“As an ‘independent agency,’ the NRC is independent from the Executive Branch – not from congressional oversight,” Boxer wrote. “It is the NRC’s responsibility to keep Congress apprised of its activities, as well as to follow the law and use its authorities responsibly and in the public’s interest.”
Yet the NRC “unilaterally devised a drastic change of policy behind closed doors” without notifying her committee, and implemented it without consulting Congress or the public, Boxer wrote.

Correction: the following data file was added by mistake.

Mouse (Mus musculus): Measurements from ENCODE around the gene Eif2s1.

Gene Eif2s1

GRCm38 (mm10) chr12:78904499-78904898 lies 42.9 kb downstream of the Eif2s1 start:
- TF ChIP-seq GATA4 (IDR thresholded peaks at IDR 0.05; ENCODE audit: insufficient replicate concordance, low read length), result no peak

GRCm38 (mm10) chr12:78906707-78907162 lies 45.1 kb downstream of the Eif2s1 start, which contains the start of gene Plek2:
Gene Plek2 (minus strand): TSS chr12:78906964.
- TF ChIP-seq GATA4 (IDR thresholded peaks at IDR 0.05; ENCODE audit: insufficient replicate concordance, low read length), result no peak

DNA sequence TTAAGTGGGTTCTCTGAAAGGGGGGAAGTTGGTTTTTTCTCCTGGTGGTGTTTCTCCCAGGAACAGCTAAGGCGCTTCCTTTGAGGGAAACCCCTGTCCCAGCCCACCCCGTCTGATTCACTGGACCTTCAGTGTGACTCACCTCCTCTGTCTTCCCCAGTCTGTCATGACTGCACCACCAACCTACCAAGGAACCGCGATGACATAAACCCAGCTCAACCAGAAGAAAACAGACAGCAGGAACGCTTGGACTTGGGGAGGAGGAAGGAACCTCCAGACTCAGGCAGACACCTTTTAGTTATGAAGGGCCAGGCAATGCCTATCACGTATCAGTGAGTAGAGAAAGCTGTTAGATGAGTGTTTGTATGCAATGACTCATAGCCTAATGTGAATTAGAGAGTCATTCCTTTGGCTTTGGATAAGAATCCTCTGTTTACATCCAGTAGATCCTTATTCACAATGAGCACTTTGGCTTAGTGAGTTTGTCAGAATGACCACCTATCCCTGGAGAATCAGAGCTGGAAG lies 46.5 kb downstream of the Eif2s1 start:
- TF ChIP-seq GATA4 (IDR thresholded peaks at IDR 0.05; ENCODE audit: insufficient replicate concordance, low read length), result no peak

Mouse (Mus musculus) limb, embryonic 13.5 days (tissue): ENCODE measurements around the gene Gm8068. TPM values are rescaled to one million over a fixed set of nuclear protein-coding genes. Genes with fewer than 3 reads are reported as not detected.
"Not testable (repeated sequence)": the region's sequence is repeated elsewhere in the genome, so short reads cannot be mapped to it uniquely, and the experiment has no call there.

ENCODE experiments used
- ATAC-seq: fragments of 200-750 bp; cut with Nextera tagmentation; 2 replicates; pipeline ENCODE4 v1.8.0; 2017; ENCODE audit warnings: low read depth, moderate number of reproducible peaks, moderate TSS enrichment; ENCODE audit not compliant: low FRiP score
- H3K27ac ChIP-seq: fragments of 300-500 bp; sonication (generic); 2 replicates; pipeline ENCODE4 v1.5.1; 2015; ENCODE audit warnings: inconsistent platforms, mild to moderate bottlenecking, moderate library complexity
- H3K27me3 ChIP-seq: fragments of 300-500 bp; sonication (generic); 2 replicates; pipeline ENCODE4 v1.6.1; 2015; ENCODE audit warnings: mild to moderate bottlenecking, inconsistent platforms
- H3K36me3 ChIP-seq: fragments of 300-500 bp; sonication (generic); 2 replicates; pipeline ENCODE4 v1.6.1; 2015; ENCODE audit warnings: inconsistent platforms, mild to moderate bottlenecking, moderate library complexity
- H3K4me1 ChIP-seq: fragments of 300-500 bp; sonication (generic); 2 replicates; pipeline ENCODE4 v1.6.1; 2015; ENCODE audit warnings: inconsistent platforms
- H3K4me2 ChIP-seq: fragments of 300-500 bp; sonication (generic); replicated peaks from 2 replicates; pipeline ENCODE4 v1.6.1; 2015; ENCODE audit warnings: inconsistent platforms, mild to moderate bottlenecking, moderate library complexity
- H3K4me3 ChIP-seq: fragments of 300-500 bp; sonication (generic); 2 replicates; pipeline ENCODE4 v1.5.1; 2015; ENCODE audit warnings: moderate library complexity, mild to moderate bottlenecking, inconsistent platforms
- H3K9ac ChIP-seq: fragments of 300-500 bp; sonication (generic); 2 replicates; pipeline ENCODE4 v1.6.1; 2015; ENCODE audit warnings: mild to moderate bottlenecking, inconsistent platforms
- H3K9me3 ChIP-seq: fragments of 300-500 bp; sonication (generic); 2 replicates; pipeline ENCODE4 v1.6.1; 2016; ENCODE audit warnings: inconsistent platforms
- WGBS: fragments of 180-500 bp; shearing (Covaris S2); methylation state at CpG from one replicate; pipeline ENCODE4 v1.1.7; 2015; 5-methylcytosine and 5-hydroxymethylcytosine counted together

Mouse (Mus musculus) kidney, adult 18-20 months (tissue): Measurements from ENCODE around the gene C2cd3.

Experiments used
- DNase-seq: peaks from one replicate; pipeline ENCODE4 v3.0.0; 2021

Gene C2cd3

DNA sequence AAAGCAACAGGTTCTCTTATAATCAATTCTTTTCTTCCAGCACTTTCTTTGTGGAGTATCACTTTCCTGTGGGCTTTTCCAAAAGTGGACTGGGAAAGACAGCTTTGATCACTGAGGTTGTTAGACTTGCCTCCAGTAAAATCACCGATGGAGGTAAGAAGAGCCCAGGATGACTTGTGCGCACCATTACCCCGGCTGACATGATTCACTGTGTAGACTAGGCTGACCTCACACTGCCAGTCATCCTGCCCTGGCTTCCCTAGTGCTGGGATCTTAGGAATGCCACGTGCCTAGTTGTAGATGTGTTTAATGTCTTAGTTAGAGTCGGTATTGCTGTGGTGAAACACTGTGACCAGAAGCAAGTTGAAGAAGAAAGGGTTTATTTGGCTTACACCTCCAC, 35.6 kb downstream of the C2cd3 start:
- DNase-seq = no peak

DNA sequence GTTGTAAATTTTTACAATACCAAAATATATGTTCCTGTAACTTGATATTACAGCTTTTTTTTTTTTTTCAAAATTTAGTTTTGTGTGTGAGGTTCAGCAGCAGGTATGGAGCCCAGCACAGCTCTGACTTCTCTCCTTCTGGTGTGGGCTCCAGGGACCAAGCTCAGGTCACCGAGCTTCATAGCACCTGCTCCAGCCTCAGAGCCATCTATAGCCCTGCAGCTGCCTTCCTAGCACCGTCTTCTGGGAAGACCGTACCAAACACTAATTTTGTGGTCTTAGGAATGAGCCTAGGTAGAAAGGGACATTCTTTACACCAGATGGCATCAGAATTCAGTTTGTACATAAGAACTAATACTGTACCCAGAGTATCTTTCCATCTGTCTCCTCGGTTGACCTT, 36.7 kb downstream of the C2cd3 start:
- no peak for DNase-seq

“This policy is a radical departure from previous NRC document policies and creates significant hurdles and delays that can be used to withhold information entirely from the chairs and ranking members of oversight committees,” Boxer wrote. “It also allows the NRC to broadly deny information to individual members of Congress, even when the information is related to matters affecting their home states.”
The NRC’s claims that the new policy is justified by its need to protect against public release of sensitive materials isn’t supported by case law or by Justice Department guidelines, the senator wrote.
“I call on the NRC to cease its efforts to circumvent Congress’ oversight authority and create a policy that is a model of transparency and respects Congress’ responsibility to oversee the NRC,” Boxer wrote.